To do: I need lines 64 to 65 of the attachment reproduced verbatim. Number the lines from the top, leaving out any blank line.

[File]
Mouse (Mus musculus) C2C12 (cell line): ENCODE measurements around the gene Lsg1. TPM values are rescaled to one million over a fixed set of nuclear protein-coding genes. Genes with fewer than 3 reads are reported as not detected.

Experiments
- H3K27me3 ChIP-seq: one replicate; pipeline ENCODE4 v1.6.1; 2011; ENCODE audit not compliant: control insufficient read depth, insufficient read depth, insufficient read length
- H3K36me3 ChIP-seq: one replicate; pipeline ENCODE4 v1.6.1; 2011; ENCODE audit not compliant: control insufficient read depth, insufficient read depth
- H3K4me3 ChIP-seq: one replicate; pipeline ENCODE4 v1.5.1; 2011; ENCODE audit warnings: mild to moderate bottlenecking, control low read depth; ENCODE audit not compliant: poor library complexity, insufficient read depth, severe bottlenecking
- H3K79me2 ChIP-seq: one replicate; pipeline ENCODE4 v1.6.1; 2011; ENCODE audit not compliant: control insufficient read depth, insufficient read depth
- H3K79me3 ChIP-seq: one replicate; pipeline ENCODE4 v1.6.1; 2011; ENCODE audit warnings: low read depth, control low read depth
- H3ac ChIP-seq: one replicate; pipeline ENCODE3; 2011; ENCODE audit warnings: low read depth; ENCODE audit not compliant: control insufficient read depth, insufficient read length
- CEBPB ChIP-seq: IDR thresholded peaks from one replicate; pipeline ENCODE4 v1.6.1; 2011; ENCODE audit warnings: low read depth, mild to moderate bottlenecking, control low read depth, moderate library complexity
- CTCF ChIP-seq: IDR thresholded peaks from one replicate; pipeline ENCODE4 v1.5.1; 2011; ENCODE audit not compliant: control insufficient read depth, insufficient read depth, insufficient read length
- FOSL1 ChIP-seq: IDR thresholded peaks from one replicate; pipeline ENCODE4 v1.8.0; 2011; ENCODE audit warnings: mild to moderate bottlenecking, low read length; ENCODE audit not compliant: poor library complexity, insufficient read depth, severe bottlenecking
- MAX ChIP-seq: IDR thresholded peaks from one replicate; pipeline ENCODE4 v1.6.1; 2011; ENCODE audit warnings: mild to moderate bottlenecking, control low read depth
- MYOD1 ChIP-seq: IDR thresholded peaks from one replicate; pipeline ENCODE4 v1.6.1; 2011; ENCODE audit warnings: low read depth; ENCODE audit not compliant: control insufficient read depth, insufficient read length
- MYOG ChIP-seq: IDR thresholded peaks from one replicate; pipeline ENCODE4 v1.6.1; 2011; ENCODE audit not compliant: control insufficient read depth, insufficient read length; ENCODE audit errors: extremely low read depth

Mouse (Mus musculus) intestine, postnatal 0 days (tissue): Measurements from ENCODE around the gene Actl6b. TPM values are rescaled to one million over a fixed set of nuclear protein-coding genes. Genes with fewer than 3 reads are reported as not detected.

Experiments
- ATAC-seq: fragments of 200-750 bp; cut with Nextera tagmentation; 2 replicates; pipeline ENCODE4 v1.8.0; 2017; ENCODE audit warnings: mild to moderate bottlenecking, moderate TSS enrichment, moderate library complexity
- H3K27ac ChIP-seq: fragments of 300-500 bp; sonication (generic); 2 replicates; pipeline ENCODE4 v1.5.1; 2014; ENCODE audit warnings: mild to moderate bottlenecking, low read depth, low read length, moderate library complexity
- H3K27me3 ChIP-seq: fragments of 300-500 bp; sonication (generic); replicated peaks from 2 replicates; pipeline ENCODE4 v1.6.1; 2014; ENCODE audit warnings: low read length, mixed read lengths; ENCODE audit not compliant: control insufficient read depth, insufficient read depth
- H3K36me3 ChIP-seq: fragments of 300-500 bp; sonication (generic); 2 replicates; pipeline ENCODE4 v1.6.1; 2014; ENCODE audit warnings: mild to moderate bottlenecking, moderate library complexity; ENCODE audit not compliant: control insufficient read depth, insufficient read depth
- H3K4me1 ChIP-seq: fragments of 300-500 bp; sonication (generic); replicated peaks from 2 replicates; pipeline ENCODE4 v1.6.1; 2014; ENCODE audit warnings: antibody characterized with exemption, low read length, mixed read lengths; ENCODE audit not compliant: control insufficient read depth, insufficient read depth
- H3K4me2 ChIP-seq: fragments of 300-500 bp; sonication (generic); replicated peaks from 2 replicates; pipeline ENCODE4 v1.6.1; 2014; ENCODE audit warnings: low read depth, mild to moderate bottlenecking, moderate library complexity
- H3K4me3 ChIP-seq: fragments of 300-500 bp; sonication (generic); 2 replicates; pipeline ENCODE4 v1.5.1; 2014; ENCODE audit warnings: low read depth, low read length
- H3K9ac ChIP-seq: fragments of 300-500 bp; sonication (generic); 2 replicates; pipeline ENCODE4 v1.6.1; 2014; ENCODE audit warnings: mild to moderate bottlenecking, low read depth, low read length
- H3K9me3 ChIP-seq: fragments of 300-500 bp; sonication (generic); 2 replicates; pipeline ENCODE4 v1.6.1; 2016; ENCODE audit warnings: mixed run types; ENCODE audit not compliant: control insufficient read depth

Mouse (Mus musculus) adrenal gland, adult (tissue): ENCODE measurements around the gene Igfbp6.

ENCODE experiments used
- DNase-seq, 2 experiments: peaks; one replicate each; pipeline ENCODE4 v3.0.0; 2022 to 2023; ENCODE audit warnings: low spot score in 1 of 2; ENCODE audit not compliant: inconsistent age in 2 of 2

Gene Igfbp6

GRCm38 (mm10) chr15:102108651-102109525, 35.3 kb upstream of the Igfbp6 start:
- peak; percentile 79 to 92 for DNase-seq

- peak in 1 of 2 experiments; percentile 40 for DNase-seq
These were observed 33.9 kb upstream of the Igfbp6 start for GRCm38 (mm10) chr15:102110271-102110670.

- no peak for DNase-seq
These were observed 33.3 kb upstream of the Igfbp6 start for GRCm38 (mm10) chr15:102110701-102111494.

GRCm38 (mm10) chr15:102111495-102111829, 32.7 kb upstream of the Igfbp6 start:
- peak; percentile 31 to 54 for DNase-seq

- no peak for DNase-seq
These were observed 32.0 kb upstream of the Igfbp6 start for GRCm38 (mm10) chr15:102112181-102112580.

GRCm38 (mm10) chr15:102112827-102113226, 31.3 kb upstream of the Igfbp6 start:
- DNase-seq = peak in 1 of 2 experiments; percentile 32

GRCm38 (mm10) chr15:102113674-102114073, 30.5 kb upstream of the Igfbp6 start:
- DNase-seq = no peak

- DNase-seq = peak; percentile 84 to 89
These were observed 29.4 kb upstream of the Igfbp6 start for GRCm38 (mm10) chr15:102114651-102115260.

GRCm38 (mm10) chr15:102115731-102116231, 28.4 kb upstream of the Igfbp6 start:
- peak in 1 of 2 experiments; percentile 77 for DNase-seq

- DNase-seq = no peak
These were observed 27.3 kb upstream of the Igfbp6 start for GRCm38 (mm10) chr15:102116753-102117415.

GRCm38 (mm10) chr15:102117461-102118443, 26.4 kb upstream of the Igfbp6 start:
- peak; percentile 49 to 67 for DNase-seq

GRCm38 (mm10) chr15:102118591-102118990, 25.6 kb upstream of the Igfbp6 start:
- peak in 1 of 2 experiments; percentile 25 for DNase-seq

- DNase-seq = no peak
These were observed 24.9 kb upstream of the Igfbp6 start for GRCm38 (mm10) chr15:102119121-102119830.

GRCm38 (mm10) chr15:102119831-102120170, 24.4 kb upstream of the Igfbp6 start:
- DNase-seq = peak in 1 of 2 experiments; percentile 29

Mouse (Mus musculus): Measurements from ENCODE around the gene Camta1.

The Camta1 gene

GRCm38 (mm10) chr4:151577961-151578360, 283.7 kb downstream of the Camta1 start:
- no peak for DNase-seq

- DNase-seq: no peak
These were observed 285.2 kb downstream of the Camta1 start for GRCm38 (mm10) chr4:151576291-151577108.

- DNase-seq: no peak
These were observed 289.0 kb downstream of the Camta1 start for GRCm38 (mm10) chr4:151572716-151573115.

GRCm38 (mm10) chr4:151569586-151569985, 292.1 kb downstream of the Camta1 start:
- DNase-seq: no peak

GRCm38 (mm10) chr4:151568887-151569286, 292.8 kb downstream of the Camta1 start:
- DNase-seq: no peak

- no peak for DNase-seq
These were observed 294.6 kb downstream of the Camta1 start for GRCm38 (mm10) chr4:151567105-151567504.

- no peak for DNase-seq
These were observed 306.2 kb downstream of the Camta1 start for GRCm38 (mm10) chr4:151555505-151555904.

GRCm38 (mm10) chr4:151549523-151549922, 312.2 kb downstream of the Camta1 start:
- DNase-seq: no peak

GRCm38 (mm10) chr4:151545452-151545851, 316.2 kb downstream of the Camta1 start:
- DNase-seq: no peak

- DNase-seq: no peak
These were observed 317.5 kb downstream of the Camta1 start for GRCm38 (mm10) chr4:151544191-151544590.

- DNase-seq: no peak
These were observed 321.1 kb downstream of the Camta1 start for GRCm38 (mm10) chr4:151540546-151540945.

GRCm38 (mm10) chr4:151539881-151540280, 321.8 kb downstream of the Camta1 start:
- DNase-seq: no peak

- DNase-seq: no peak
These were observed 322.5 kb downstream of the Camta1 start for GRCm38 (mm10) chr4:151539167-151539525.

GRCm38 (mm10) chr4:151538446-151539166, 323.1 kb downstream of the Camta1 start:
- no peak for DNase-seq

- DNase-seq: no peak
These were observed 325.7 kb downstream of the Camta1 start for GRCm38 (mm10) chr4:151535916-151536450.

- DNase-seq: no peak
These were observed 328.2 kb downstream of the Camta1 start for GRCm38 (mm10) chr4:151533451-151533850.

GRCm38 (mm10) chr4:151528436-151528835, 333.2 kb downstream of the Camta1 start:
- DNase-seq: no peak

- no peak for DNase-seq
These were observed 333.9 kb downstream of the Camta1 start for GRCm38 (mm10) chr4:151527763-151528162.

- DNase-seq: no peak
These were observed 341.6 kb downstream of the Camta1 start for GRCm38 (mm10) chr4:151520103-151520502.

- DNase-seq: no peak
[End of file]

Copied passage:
- DNase-seq: no peak
These were observed 289.0 kb downstream of the Camta1 start for GRCm38 (mm10) chr4:151572716-151573115.